Stripped of its wings and tail, the primary artifact of the Atomic Age lies immobile in a relic-filled warehouse. Once a powerful weapon, it now looks defenseless. A thousand B-29 bombers took part in the war against Japan, but this one helped deliver one of the final blows. The black block letters under the cockpit window are still distinct: ENOLA GAY.
``The bombadier would sit here,'' says Robert Mikesh, Smithsonian aerospace curator, pointing to the open nose of the aircraft. ``He then looked out and down, toward the target.''
Forty years ago, on Aug. 6, 1945, the Enola Gay's target was Hiroshima. At 8:16 a.m. local time, it dropped on that city the world's first atomic bomb. Four square miles were devastated. Three days later another bomb was dropped on Nagasaki, and on Aug. 14 Japan surrendered.
The two bombs that ended World War II began a new era in history. Nuclear warheads now threaten with a destructive power that was unimaginable before 1945. After Hiroshima have come ICBMs, Trident submarines, and state-of-the-art B-1 bombers.
The Enola Gay, measured against these modern weapons, seems a museum piece. That, in fact, is what it will become.
Last year, the Smithsonian Institution began restoring the historic bomber. The job will take five years and will be the biggest airplane restoration ever. When it's over, Smithsonian officials hope the Enola Gay will be the centerpiece of a new aerospace museum at Washington's Dulles International Airport.
The Enola Gay (named for the mother of its pilot, Col. Paul Tibbets) was plucked from the Boeing B-29 assembly line in Omaha, Neb., especially for the atomic mission.
It remained in active service for only 13 months, from June 1945 to July 1946. Mothballed back in the United States, it made its last flight in 1953, en route to the Smithsonian storage and restoration facility here in Silver Hill. For more than 20 years, pieces of the plane have been gathering dust in various Smithsonian buildings.
Work is already progressing on the fuselage, a giant silver sausage that now occupies half of a Smithsonian hanger.
Two men labor on the plane full time, in a hanger-like building filled with old planes and metal-bending machinery. While stripping the interior they have yet to turn up any historic souveniers, such as pilots' gloves or 1946 matchbooks, but they have found out about Elizabeth Yunas.
``She must have worked on the production line,'' says David Peterson, one of the two men working on the restoration.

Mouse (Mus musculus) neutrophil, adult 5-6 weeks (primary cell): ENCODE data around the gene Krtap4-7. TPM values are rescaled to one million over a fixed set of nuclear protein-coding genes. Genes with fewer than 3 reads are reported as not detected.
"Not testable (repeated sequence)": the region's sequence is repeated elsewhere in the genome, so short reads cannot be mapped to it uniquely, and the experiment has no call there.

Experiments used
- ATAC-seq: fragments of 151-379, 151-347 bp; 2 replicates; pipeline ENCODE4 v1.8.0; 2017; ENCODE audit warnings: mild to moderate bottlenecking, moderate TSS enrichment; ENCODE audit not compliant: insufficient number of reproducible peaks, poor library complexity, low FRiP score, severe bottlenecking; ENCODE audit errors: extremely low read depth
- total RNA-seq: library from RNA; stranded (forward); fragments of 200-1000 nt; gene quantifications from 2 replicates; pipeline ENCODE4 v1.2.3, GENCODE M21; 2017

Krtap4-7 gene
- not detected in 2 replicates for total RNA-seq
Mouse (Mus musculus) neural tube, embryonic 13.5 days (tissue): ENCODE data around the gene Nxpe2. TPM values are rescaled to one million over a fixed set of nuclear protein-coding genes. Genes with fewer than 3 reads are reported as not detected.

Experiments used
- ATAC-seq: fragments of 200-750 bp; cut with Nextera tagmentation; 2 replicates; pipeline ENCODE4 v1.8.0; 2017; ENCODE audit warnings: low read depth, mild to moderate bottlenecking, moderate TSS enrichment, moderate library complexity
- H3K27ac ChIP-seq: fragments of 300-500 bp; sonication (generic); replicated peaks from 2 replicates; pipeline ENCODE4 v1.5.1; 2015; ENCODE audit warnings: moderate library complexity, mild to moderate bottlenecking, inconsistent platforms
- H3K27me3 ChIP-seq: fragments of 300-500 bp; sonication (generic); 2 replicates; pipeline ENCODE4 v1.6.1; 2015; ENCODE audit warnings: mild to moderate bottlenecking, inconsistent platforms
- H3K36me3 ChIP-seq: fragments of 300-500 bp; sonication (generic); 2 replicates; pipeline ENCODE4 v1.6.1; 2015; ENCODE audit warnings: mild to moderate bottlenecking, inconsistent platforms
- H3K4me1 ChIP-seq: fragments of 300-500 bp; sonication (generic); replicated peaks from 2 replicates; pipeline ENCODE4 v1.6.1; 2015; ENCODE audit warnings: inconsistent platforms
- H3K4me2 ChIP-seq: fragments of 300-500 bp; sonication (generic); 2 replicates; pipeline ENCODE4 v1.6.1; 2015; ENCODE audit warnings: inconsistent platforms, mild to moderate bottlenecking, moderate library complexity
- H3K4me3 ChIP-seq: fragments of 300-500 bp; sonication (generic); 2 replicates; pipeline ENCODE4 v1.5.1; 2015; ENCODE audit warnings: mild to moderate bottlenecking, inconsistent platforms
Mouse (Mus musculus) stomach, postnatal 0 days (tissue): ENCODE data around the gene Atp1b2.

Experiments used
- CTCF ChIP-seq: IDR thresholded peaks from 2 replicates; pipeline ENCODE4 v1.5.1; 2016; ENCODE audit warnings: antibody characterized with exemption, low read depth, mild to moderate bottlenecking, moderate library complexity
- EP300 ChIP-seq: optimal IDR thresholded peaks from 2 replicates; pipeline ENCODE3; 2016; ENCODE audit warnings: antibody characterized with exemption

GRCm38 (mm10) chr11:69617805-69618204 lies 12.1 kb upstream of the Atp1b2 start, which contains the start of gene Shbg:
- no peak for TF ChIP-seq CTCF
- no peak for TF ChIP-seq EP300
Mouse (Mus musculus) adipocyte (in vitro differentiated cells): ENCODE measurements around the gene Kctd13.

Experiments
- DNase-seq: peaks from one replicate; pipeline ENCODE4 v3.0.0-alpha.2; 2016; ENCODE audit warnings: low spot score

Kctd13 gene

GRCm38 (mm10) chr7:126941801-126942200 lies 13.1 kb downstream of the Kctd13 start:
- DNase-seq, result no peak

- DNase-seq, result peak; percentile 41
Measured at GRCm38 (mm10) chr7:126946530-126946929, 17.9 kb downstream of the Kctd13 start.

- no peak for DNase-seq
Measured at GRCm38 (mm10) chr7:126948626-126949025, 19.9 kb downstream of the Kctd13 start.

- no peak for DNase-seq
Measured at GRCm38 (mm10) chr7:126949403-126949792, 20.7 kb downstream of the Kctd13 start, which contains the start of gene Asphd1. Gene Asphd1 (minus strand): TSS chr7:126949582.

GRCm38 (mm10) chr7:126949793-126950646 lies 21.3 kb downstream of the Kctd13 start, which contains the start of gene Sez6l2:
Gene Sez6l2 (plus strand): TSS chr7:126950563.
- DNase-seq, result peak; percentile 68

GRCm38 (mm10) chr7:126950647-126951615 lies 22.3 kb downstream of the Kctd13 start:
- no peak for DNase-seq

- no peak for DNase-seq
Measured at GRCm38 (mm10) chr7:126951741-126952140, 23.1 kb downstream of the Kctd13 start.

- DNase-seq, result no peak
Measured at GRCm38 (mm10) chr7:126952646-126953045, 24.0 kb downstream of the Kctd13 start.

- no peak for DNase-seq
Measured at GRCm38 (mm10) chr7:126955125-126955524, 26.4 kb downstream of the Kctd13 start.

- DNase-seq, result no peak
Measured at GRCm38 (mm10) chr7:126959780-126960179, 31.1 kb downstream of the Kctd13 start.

He points inside a newly opened panel, to a signature scrawled on the fuselage wall: ``Elizabeth Yunas, Clarksville Penn., Box 378, April 3, 1945.''
Mr. Peterson, who majored in English in college to ``balance my motorhead tendencies,'' is a relative newcomer to restoration work. His partner on the Enola Gay project, Rick Horigan, is a 15-year Smithsonian veteran.
When the plane is finished, it will be 90 percent flyable, they say. Not only will seats be restuffed and switch covers made immaculate, but engine timing will be authentically reset.
``We're not only preserving the history of the airplane, but the technology as well, so that 300 years from now people will know how the plane flew,'' Mr. Horigan says.
If they want to, they will also be able to see the Enola Gay's original finish. After the wings and tail are plugged back into the fuselage, acrylic sealer will be applied over the entire aircraft to preserve its battered paint.
The plane will then be waxed, and repainted to make it look as if it had just rolled off the assembly line.
``You'll be able to take a hair dryer, heat the finish, and scrape it off, down to the original layer,'' says Robert Mikesh, curator of aeronautics at the Smithsonian.
Stooping under the fuselage, Mr. Mikesh leads the way into a large opening in the bottom of the plane: the bomb bay. It is an eerie space, about 30 feet long and 6 feet high, the waiting room of the Atomic Age.
Normally equipped to carry up to 80 100-pound gravity bombs, the bay had to be specially refitted to accommodate the 10,000-pounder known as ``Little Boy.''
Mikesh points to the notch in the ceiling where a special Royal Air Force shackle held the bomb.
``It filled the whole forward bomb bay,'' he says.
Through a crawl space in a bulkhead is the cockpit. The seats are gone, and wires brittle with age hang from dusty panels. The bomber's bulbous glass nose has been removed. Levers, gears, and switches would seem crude compared with the controls of a modern jet.
Six of the Enola Gay's 12-man crew crammed into this small space during its historic, 20-hour flight to and from Hiroshima.
In August 1945, Japan still had 5 million men in its Army, though its Navy and Air Force were practically destroyed. President Truman and an advisory committee felt dropping the atomic bomb was the only alternative to an invasion of Japan, which they believed could cause up to a million US casualties.
[Two researchers Thursday said such statements by Truman and others were ``vast exaggerations'' and contradict military documents that predicted fewer losses. The two did their research for the Kyodo New Service, which is publishing parts of it in Japan.]
A warning explosion over an uninhabited area was rejected by the Truman administration as impractical. What would happen if such a test were a dud?
Leaflets were dropped over several target cities, warning of unprecedented destruction if Japan refused to surrender.
The Hiroshima bomb killed 90,000 people. The Nagasaki bomb killed another 60,000. The Japanese government equivocated a few days, then surrendered at Emperor Hirohito's insistence.
``The bomb thus served exactly the purpose we intended,'' wrote Henry Stimson in Harper's Magazine in 1947.
The weapons dropped on Japan also ``made it wholly clear that we must never have another war,'' he continued. ``This is the lesson men and leaders everywhere must learn. . . . There is no other choice.''